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Getting better all the time

How do you go about improving the way you do things? Lots of small changes or the occasional big overhaul?

By James Evelegh

Getting better all the time
Photograph: Ross Findon on Unsplash.

How many small improvements have you made this month?

Or are you channelling all your development resources into a major relaunch or a game-changing new feature?

I’ve lately become a convert to the idea of steady incremental change. That’s not to say that there isn’t room for the biggie, but that a programme of continual improvement should be quietly bubbling away in the background, month in, month out.

If you work on the assumptions that, firstly, your overall strategic direction is right but, secondly, you’re not practically perfect in every way, then there are bound to be myriad small improvements and tweaks you can make that will move you ever closer to your strategic goal and improve the way you do things.

None of these improvements will justify a fanfare or even a press release. At the end of the year, you’ll probably struggle to remember what some of them were, but the cumulative effect will be considerable.

Working in an environment where things are continually getting better is energising. Staff feel they are being listened to as the little niggles they face are sorted and key performance indicators for your business move in a steady upward trajectory.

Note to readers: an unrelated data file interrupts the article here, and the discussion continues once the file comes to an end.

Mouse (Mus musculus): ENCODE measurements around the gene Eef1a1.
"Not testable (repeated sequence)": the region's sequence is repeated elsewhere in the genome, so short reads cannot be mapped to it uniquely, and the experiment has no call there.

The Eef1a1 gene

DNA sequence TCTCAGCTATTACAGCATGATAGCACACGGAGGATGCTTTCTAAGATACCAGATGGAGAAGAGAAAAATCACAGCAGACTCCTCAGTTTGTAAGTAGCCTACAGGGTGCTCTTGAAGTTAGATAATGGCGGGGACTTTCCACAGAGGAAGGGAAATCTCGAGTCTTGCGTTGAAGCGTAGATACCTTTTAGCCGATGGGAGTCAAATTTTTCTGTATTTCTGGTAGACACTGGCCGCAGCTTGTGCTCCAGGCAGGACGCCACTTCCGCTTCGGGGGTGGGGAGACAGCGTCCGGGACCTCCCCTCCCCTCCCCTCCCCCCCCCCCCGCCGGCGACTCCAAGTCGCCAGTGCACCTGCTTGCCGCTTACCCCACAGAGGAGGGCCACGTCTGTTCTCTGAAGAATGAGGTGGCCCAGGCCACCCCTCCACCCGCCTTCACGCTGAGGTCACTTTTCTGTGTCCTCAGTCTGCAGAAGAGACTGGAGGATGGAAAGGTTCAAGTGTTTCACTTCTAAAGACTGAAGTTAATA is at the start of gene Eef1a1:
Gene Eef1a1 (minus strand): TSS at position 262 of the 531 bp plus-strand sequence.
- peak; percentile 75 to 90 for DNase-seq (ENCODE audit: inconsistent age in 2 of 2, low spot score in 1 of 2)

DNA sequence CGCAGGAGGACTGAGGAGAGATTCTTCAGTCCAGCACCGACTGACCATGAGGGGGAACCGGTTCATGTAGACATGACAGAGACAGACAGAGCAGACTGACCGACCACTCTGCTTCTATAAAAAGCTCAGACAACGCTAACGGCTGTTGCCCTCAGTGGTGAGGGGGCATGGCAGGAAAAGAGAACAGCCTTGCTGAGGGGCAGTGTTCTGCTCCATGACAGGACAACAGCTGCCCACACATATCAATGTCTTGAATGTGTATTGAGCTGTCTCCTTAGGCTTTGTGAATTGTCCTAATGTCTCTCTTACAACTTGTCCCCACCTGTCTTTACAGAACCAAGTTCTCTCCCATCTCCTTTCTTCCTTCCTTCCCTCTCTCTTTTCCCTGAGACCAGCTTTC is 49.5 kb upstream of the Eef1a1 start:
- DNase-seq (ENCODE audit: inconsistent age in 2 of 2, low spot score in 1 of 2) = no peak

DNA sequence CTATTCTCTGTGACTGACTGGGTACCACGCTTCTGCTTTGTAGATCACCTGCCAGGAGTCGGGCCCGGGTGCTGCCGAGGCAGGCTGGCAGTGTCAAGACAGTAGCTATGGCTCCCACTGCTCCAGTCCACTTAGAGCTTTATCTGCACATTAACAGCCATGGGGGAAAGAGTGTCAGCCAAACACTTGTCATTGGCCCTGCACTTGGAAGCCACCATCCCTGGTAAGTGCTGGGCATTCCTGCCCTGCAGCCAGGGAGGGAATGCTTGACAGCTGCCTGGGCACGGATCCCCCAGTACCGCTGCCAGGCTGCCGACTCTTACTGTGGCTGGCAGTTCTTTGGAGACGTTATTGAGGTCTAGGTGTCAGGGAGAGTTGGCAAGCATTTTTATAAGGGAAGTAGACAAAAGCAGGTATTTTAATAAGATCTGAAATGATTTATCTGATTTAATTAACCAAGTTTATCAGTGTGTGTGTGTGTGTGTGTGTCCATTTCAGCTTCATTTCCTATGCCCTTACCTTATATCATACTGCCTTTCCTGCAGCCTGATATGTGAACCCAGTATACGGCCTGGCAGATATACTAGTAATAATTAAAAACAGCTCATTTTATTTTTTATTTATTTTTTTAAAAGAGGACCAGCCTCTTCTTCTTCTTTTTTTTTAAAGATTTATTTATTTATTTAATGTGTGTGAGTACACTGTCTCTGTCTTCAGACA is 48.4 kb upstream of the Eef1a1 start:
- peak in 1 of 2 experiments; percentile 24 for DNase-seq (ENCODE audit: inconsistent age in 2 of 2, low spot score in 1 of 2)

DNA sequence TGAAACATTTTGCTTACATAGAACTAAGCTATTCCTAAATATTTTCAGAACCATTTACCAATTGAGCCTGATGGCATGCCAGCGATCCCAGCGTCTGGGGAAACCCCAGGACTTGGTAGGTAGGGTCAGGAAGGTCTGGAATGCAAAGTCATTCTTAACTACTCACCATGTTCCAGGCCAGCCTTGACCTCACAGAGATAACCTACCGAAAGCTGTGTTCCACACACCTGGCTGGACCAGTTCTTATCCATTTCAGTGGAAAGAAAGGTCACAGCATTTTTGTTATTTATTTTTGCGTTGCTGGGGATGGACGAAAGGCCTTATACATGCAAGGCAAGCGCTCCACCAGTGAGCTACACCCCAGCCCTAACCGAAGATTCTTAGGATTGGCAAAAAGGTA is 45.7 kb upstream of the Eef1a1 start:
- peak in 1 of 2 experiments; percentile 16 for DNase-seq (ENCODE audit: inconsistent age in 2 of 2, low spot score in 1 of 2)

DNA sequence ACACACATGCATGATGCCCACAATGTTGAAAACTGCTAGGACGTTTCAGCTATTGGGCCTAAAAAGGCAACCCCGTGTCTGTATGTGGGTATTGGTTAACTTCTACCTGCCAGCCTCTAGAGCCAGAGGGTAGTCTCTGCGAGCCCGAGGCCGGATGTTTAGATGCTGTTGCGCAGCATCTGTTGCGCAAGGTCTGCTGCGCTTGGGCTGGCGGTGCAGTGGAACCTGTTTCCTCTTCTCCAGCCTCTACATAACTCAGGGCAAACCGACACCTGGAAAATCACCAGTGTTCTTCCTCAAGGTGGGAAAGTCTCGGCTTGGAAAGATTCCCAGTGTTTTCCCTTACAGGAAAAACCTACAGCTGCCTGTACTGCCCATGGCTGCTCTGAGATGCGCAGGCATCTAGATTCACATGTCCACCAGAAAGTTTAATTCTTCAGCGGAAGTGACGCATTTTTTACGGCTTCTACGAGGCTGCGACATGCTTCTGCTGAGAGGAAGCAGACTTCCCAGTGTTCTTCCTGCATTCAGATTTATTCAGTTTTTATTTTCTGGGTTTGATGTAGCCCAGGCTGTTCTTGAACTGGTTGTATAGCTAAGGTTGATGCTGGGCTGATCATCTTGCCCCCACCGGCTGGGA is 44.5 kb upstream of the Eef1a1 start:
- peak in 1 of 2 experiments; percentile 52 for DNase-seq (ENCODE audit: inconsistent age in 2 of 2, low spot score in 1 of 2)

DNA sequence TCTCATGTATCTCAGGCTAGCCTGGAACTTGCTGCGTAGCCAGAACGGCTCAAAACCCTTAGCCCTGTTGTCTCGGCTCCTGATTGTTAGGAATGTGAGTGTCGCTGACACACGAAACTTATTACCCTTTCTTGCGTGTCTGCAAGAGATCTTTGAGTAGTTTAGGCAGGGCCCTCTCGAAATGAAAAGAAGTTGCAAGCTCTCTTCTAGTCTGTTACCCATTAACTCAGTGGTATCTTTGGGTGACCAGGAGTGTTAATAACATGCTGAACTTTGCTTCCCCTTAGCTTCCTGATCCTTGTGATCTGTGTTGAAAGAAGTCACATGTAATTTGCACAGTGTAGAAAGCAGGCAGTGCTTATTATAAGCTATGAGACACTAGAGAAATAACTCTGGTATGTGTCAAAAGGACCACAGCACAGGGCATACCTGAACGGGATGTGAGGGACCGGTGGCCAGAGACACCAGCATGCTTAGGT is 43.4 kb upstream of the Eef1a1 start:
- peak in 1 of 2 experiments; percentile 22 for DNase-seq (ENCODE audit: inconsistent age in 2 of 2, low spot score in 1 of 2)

So far this year at InPublishing, we have made a whole host of small changes: we’ve installed Google Optimise to enable A/B testing of website changes (goal: facilitate the roll out of changes), extended the depth of our home page (goal: increase dwell time), change the way our homepage templates work so that new ‘news’ flows directly into them (goal: improve timeliness of reporting), improved field labelling on our article input pages (goal: avoid inputter confusion), increased the number of input fields that are pre-populated (goal: save time by reducing the number of repetitive tasks), tightened the criteria for our ‘related articles’ section (goal: increase ‘pages / visit’) and added an extra field to a key monthly report (goal: avoid the need to make manual adjustments to the report).

As you can see, nothing earth shattering, but each a step forward.

Some of those changes have been stuck on a mental wish-list for longer than I would care to admit. So how you do you go about systematising a programme of steady incremental improvement?

Keep it simple; set up a ‘suggestions box’ where people are encouraged to contribute regularly, along the lines of:

  • one change that would make my job easier
  • one change that would improve brand performance

Someone then needs to be responsible for reviewing and vetting the suggestions and feeding the jobs through to the development team.

Because each of these in themselves is unlikely to be a major project, development teams can often slot them in quite easily in-between other work. The reality is that developers can work on more than one thing at once, so both big and small projects can progress simultaneously. Indeed, when a developer is knee deep in a major bit of recoding, the smaller jobs can come as light relief.

Ultimately, lots of little wins add up to one big win. Onwards and upwards.


This article was first published in InPublishing magazine. If you would like to be added to the free mailing list to receive the magazine, please register here.